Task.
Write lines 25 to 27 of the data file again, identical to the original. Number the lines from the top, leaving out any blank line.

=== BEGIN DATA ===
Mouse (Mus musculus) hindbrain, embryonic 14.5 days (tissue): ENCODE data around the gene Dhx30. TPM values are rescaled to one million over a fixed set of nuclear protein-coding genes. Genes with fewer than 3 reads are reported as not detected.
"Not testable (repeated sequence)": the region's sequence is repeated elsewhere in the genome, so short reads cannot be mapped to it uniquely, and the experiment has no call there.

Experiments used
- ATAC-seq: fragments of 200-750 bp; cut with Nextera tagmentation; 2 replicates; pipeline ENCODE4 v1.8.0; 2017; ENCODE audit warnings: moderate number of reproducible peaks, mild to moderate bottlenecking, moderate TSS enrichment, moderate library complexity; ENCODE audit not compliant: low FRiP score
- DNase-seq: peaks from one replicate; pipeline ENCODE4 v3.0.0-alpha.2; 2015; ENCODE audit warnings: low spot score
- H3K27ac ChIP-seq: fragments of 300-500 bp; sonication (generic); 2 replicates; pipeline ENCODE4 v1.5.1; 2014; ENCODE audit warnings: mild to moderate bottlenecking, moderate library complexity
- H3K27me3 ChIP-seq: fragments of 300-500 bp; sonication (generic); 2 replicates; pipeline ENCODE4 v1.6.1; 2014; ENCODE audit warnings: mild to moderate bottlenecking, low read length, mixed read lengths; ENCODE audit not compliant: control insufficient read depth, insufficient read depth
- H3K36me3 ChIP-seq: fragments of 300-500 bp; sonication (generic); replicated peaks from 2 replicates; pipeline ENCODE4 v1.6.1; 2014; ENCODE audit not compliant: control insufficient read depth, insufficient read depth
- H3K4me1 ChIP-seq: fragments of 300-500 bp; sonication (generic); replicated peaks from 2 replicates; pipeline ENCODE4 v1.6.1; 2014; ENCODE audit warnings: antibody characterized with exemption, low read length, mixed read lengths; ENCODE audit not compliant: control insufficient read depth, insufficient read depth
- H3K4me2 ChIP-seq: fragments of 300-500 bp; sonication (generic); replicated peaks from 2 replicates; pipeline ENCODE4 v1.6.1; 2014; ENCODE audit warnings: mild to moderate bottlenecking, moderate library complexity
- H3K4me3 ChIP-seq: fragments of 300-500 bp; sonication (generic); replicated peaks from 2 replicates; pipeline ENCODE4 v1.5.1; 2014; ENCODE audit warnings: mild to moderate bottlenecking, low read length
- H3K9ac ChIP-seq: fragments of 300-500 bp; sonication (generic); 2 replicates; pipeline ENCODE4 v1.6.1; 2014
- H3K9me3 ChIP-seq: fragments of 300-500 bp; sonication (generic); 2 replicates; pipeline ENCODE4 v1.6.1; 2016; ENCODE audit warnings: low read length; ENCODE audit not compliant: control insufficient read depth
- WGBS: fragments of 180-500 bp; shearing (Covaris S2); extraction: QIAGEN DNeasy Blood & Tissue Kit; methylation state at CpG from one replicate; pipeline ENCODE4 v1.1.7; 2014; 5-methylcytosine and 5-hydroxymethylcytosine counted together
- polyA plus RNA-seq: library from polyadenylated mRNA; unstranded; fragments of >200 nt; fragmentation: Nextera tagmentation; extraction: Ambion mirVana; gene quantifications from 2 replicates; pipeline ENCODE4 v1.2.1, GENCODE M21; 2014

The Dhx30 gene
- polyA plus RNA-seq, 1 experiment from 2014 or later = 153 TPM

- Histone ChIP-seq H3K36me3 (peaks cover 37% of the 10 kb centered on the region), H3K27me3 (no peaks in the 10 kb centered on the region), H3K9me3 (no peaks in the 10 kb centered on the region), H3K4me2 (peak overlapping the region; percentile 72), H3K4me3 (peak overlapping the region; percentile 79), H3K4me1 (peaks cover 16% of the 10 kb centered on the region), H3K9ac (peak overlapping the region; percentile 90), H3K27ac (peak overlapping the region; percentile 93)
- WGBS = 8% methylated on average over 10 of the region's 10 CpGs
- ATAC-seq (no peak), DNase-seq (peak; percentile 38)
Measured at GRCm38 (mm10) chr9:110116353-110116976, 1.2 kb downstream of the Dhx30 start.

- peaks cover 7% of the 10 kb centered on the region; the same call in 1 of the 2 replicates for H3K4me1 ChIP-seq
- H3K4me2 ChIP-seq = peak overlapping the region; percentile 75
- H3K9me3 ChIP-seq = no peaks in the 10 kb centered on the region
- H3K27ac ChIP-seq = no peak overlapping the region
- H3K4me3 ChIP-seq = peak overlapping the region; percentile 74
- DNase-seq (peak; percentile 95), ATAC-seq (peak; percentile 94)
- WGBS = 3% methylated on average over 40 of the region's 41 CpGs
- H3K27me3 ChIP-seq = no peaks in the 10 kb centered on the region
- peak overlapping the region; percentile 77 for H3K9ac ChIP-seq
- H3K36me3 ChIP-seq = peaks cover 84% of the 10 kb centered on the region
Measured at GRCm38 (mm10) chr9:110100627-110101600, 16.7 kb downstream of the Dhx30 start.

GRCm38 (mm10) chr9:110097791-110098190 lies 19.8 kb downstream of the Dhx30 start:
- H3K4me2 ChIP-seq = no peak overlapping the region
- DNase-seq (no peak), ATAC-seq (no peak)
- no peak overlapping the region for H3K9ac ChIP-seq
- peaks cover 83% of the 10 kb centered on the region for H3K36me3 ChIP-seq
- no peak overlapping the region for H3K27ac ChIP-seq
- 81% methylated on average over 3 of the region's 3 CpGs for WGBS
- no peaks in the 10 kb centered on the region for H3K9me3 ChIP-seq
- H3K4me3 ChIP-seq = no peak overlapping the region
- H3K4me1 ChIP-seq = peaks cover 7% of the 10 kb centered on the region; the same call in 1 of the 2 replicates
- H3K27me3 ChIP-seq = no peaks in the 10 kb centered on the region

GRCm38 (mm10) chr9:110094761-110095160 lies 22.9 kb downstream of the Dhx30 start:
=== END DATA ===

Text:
- H3K27ac ChIP-seq = no peak overlapping the region
- H3K4me3 ChIP-seq = peak overlapping the region; percentile 74
- DNase-seq (peak; percentile 95), ATAC-seq (peak; percentile 94)